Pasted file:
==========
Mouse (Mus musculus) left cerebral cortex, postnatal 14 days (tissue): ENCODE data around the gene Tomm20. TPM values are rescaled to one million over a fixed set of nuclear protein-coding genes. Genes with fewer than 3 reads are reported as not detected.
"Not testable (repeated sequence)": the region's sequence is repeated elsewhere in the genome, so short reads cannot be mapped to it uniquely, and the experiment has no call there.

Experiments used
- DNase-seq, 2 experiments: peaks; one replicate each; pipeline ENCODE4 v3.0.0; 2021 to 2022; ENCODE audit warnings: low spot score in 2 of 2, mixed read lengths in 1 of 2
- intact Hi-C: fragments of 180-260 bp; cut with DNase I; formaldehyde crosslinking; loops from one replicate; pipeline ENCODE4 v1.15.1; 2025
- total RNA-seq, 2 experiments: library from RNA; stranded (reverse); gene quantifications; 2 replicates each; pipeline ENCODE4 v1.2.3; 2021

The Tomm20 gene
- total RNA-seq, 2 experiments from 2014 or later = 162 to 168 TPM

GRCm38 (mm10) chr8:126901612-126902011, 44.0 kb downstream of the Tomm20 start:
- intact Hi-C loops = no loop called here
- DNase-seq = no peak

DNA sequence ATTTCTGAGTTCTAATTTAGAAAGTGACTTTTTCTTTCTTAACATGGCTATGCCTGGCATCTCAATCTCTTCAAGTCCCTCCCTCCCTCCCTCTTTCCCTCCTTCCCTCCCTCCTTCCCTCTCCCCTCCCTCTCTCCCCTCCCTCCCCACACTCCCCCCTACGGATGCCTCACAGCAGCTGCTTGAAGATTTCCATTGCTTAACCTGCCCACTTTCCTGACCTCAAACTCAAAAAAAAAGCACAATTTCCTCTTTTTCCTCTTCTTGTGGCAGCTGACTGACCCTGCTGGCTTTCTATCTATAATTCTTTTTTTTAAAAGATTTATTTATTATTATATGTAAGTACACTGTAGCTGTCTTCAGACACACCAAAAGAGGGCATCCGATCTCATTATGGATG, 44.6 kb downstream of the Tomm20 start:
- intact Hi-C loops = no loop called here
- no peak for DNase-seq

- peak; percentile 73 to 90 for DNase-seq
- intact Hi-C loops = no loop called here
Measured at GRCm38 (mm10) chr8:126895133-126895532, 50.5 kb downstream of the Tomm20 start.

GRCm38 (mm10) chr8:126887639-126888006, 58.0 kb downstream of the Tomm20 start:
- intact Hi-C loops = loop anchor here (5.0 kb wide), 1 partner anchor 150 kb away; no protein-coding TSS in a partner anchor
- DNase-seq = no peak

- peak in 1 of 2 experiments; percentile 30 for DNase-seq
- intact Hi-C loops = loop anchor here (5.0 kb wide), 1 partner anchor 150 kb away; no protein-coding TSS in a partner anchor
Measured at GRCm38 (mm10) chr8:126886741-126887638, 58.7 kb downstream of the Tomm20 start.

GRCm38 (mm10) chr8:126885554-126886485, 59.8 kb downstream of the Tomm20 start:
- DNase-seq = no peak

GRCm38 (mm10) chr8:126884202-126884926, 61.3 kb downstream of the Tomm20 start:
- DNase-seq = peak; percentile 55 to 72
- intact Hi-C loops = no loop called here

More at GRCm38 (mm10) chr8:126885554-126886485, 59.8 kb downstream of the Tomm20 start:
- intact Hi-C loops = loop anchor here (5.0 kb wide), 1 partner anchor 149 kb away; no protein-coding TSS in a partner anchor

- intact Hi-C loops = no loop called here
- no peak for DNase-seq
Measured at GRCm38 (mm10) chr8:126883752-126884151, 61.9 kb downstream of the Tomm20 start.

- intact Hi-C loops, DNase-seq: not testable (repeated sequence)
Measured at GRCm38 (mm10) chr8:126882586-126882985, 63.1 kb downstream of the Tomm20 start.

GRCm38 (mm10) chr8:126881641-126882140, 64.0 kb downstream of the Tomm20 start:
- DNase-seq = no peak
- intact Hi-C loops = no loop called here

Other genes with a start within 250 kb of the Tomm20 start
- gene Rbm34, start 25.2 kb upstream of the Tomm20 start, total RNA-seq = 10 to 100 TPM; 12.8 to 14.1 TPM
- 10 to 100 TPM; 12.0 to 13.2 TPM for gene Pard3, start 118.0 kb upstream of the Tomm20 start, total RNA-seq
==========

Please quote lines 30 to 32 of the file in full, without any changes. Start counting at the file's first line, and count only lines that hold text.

- intact Hi-C loops = loop anchor here (5.0 kb wide), 1 partner anchor 149 kb away; no protein-coding TSS in a partner anchor

- intact Hi-C loops = no loop called here
- no peak for DNase-seq